Americans could usher in a new beginning without bigotry, without discrimination and prove once again to be a leader among nations. It will be a world where America is listened to and respected, Americans will enjoy a new security, a time to look beyond that daily search for trust in today and the future.

In the four years of the Sanders Presidency, there will not be much time but it will herald a new attitude. It will give the country time to reform its politics and decide what is important.


Copyright 2020 © Peter Lowry

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Major moments in life.

Thursday, February 13th, 2020

No doubt each of us has had one or more major moments in life that help to define us. I was wondering about that during the recent State of the Union address by Donald Trump. It seems to be one of his many excesses that define his presidency.

I thought he reached the ultimate in political overdoing it when he introduced one of the few remaining Tuskegee airmen from World War II in a U.S. Airforce uniform whom he had promoted to (honorary) general.

What was wrong was that the general is 100 years old and Trump was so obviously pandering to the black vote.

In an interesting counterpoint, Trump also had his wife on the balcony to put a medal on radio trash-talk host Rush Limbaugh. While we can all sympathise with someone newly diagnosed with cancer, Limbaugh has really had enough years of preaching to the ignorant of America. When he goes to meet his maker, let us hope that the Lord does not pitch him back.

In each case, Trump had overdone it. It was like the rest of the overly long and less than accurate spiel that was not so much the state of the nation as the state of a sick and deluded mind.

You listen to Trump for a while and you expect his next claim to be that he made the sun shine. Yes, people are working in America. Many are employed at jobs at below a living wage. They are working at jobs that make money for Mr. Trump’s fellow climate change deniers. Millions are still working with no guarantee of health benefits.

Many Americans seem unaware that a critical part of the state of their nation is its relations with other countries. While there was reference to trade and the new deal with Canada and Mexico, there was nothing to help Americans understand the North American pact.

Frankly, Mexicans have a right to be more than annoyed at the continued insults to their country by Trump and the building of his fence. He has earned a reputation for the U.S.A. throughout the Americas for being bigoted, cruel and selfish. America does not do well by Donald Trump.


Copyright 2020 © Peter Lowry

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Can an atheist claim ‘divine right?

Saturday, February 1st, 2020

This might not be a theological question. How can a well-known American lawyer stand in front of the senate and the nation and tell us a man elected by the self-serving rabble of America, is really the choice of God? When Alan Dershowitz defended Donald Trump in his senate trial by claiming that he was not guilty of abuse of office because of his divine right as president, he held the country up to ridicule by the rest of the world.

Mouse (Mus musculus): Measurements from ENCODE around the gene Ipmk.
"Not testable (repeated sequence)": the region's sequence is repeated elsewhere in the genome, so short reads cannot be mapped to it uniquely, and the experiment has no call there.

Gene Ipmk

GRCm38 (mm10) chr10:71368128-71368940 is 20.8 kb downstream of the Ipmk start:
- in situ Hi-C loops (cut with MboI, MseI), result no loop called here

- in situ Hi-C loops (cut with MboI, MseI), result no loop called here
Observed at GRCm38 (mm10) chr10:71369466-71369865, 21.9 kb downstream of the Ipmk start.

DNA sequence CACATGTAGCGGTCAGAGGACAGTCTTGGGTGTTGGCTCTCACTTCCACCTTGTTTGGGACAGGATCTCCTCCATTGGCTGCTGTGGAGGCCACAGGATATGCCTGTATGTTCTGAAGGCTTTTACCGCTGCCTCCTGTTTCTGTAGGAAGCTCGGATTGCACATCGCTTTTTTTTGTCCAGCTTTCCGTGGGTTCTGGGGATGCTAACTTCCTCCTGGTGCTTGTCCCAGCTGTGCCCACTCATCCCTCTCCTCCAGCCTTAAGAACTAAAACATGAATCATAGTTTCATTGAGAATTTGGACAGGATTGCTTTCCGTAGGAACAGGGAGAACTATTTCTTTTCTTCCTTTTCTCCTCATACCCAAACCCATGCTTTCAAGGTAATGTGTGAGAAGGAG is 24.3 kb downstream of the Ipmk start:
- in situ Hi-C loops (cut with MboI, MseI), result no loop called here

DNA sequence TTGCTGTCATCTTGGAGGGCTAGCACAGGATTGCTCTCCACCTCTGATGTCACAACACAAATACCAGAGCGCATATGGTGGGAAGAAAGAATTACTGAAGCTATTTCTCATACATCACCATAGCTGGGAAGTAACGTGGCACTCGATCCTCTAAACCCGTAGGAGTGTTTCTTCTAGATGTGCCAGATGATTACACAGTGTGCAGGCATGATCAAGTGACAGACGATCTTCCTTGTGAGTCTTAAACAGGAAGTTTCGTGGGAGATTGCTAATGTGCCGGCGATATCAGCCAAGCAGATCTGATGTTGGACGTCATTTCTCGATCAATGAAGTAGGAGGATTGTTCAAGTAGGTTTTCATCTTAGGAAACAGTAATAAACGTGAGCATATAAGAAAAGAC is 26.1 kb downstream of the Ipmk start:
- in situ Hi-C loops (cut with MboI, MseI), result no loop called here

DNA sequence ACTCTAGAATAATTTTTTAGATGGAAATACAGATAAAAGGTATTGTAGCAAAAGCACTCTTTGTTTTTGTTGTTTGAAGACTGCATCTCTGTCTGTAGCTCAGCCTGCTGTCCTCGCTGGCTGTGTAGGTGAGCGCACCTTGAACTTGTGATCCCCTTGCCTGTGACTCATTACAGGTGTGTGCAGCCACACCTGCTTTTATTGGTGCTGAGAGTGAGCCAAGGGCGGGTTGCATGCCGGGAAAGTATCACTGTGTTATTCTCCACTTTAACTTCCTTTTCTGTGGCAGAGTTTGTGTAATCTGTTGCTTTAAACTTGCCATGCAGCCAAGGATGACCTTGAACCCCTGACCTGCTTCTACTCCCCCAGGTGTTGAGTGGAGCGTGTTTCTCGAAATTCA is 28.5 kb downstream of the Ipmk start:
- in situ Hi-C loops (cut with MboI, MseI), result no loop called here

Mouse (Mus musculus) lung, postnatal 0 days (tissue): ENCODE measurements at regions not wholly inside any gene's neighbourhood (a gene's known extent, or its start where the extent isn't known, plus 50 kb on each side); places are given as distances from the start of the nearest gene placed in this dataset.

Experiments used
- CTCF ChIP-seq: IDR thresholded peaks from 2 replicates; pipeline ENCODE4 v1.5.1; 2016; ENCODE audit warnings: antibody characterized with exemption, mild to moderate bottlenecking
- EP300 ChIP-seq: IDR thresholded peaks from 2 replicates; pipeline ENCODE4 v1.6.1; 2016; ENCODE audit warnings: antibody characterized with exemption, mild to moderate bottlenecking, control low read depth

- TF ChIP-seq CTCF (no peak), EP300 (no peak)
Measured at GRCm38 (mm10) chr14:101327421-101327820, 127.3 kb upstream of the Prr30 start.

But the problem with God selecting Mr. Trump to be the leader of the world is not for him to be the next Noah and build an ark. Donald Trump is the flood.

Thankfully, the white house will not float. Nor will any of the Trump pleasure palaces up and down the east coast of America.

The last English-speaking person to be defended on the claim of divine right of kings was Charles 1 of England. A week or so after using that defence, Charles stepped out a window and they chopped off his head.

Since they stopped beheading kings with delusions, we have been more practical about this divine right business. What it comes down to in today’s world is a basic contract. If you choose, or a party chooses you to run for a certain political position, there is a usually a defined role applied in that position. Nobody gets a carte blanche to do as they wish in any position. It would not make sense.

The theory is that the public purse pays you a defined amount during the contract to carry out the job. No matter how high up the position and generous the salary, nobody pays you to break the law. There is no place in this contract that allows God to intercede and bestow additional powers on you or enable God to forgive you your crimes.

We do have to admit though that Donald Trump has led something of a charmed life. There are people who consider him a thief and a scoundrel. He is a womanizer and person who has been known to scoff at those who obey the Ten Commandments. Maybe, it is about time, God got in a few licks of His own.


Copyright 2020 © Peter Lowry